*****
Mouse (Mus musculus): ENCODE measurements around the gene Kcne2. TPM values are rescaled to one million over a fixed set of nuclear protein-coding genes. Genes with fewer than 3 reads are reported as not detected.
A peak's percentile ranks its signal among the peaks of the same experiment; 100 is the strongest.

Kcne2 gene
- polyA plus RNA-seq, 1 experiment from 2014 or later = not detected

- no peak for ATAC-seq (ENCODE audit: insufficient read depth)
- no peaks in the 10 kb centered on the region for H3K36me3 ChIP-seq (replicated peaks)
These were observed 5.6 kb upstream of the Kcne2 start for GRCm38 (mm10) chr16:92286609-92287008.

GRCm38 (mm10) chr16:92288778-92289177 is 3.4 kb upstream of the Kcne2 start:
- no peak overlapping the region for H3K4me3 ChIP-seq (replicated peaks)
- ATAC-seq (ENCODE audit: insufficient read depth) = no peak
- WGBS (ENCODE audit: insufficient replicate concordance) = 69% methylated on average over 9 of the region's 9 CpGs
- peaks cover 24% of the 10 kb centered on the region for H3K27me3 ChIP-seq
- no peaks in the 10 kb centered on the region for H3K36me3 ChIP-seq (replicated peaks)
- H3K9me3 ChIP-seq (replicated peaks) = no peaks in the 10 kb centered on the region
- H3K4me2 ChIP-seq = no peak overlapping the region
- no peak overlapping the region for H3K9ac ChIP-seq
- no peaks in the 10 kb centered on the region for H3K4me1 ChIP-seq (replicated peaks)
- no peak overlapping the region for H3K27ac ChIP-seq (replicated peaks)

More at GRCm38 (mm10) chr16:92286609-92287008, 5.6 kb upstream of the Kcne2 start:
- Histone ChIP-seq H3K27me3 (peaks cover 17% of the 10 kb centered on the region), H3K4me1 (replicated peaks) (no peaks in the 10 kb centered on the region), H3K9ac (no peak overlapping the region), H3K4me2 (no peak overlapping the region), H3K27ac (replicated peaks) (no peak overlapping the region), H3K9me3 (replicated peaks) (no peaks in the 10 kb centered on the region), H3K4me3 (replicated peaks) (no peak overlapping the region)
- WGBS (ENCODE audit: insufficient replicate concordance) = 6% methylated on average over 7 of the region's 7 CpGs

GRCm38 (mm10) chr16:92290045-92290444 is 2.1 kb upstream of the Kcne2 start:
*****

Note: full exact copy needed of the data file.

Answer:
Mouse (Mus musculus): ENCODE measurements around the gene Kcne2. TPM values are rescaled to one million over a fixed set of nuclear protein-coding genes. Genes with fewer than 3 reads are reported as not detected.
A peak's percentile ranks its signal among the peaks of the same experiment; 100 is the strongest.

Kcne2 gene
- polyA plus RNA-seq, 1 experiment from 2014 or later = not detected

- no peak for ATAC-seq (ENCODE audit: insufficient read depth)
- no peaks in the 10 kb centered on the region for H3K36me3 ChIP-seq (replicated peaks)
These were observed 5.6 kb upstream of the Kcne2 start for GRCm38 (mm10) chr16:92286609-92287008.

GRCm38 (mm10) chr16:92288778-92289177 is 3.4 kb upstream of the Kcne2 start:
- no peak overlapping the region for H3K4me3 ChIP-seq (replicated peaks)
- ATAC-seq (ENCODE audit: insufficient read depth) = no peak
- WGBS (ENCODE audit: insufficient replicate concordance) = 69% methylated on average over 9 of the region's 9 CpGs
- peaks cover 24% of the 10 kb centered on the region for H3K27me3 ChIP-seq
- no peaks in the 10 kb centered on the region for H3K36me3 ChIP-seq (replicated peaks)
- H3K9me3 ChIP-seq (replicated peaks) = no peaks in the 10 kb centered on the region
- H3K4me2 ChIP-seq = no peak overlapping the region
- no peak overlapping the region for H3K9ac ChIP-seq
- no peaks in the 10 kb centered on the region for H3K4me1 ChIP-seq (replicated peaks)
- no peak overlapping the region for H3K27ac ChIP-seq (replicated peaks)

More at GRCm38 (mm10) chr16:92286609-92287008, 5.6 kb upstream of the Kcne2 start:
- Histone ChIP-seq H3K27me3 (peaks cover 17% of the 10 kb centered on the region), H3K4me1 (replicated peaks) (no peaks in the 10 kb centered on the region), H3K9ac (no peak overlapping the region), H3K4me2 (no peak overlapping the region), H3K27ac (replicated peaks) (no peak overlapping the region), H3K9me3 (replicated peaks) (no peaks in the 10 kb centered on the region), H3K4me3 (replicated peaks) (no peak overlapping the region)
- WGBS (ENCODE audit: insufficient replicate concordance) = 6% methylated on average over 7 of the region's 7 CpGs

GRCm38 (mm10) chr16:92290045-92290444 is 2.1 kb upstream of the Kcne2 start: